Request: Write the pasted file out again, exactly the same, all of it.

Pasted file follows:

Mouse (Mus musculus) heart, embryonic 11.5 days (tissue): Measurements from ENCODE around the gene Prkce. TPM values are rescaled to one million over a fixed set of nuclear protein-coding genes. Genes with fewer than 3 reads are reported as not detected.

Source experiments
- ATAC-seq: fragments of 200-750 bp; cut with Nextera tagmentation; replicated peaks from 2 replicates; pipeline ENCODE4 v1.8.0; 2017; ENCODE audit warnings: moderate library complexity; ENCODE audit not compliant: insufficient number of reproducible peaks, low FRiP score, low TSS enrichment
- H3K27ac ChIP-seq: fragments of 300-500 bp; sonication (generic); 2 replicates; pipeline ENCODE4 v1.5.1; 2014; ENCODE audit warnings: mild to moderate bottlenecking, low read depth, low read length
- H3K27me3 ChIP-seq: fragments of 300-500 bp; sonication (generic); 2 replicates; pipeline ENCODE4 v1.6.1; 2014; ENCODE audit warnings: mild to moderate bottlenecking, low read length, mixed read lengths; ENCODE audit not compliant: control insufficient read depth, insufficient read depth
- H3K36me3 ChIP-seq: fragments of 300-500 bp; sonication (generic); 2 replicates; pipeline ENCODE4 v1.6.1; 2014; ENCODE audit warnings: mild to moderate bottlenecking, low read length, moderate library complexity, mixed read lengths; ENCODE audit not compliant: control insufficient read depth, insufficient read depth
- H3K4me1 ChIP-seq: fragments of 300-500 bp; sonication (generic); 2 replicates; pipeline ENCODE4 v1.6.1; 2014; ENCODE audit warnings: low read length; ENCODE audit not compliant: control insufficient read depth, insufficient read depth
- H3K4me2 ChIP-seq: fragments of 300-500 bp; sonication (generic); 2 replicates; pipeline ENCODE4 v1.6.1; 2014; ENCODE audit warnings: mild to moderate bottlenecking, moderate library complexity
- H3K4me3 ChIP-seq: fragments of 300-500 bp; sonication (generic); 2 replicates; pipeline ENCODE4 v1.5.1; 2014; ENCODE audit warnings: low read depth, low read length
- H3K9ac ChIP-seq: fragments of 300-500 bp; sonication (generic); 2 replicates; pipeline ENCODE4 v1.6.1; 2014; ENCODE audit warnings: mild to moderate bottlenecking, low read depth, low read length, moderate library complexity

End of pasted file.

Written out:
Mouse (Mus musculus) heart, embryonic 11.5 days (tissue): Measurements from ENCODE around the gene Prkce. TPM values are rescaled to one million over a fixed set of nuclear protein-coding genes. Genes with fewer than 3 reads are reported as not detected.

Source experiments
- ATAC-seq: fragments of 200-750 bp; cut with Nextera tagmentation; replicated peaks from 2 replicates; pipeline ENCODE4 v1.8.0; 2017; ENCODE audit warnings: moderate library complexity; ENCODE audit not compliant: insufficient number of reproducible peaks, low FRiP score, low TSS enrichment
- H3K27ac ChIP-seq: fragments of 300-500 bp; sonication (generic); 2 replicates; pipeline ENCODE4 v1.5.1; 2014; ENCODE audit warnings: mild to moderate bottlenecking, low read depth, low read length
- H3K27me3 ChIP-seq: fragments of 300-500 bp; sonication (generic); 2 replicates; pipeline ENCODE4 v1.6.1; 2014; ENCODE audit warnings: mild to moderate bottlenecking, low read length, mixed read lengths; ENCODE audit not compliant: control insufficient read depth, insufficient read depth
- H3K36me3 ChIP-seq: fragments of 300-500 bp; sonication (generic); 2 replicates; pipeline ENCODE4 v1.6.1; 2014; ENCODE audit warnings: mild to moderate bottlenecking, low read length, moderate library complexity, mixed read lengths; ENCODE audit not compliant: control insufficient read depth, insufficient read depth
- H3K4me1 ChIP-seq: fragments of 300-500 bp; sonication (generic); 2 replicates; pipeline ENCODE4 v1.6.1; 2014; ENCODE audit warnings: low read length; ENCODE audit not compliant: control insufficient read depth, insufficient read depth
- H3K4me2 ChIP-seq: fragments of 300-500 bp; sonication (generic); 2 replicates; pipeline ENCODE4 v1.6.1; 2014; ENCODE audit warnings: mild to moderate bottlenecking, moderate library complexity
- H3K4me3 ChIP-seq: fragments of 300-500 bp; sonication (generic); 2 replicates; pipeline ENCODE4 v1.5.1; 2014; ENCODE audit warnings: low read depth, low read length
- H3K9ac ChIP-seq: fragments of 300-500 bp; sonication (generic); 2 replicates; pipeline ENCODE4 v1.6.1; 2014; ENCODE audit warnings: mild to moderate bottlenecking, low read depth, low read length, moderate library complexity